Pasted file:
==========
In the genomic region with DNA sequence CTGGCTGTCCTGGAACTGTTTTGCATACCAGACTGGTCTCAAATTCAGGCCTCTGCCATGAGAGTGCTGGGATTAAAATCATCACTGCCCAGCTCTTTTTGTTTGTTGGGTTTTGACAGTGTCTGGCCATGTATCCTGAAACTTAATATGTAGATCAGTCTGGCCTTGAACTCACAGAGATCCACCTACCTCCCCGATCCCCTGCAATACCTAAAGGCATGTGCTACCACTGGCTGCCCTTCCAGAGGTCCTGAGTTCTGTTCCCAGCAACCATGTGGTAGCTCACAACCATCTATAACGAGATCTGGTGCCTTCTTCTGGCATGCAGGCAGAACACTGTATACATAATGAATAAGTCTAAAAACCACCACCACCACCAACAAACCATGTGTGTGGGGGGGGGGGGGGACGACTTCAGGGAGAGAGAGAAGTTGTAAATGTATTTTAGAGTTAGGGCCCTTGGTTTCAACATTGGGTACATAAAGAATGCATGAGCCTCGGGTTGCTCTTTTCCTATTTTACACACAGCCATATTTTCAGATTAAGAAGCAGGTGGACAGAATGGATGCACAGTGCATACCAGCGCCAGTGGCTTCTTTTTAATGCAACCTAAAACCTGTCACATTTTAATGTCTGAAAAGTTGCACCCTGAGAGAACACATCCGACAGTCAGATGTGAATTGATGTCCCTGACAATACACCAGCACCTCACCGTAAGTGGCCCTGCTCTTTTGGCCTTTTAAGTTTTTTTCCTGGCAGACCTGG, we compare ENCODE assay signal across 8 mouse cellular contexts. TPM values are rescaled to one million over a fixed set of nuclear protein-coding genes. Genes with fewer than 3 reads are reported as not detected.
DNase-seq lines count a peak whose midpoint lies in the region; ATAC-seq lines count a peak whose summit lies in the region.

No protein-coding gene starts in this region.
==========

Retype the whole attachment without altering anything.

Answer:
In the genomic region with DNA sequence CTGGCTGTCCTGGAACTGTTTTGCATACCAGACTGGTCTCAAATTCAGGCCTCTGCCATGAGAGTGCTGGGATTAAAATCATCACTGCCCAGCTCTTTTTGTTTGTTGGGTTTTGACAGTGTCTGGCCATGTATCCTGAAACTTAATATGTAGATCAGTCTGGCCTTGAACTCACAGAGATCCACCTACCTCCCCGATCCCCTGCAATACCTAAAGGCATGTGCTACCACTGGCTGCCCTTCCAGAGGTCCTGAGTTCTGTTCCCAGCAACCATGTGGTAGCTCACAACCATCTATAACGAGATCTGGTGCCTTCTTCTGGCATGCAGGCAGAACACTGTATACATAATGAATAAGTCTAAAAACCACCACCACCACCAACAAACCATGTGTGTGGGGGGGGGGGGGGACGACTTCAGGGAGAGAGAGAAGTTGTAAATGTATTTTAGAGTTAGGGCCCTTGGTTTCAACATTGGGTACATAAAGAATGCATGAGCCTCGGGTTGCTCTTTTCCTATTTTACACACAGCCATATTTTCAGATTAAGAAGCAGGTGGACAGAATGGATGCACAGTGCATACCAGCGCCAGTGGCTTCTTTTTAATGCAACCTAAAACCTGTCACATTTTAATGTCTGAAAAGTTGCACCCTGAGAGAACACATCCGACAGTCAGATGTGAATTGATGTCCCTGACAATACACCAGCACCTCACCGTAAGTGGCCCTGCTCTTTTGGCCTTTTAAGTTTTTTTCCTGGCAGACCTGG, we compare ENCODE assay signal across 8 mouse cellular contexts. TPM values are rescaled to one million over a fixed set of nuclear protein-coding genes. Genes with fewer than 3 reads are reported as not detected.
DNase-seq lines count a peak whose midpoint lies in the region; ATAC-seq lines count a peak whose summit lies in the region.

No protein-coding gene starts in this region.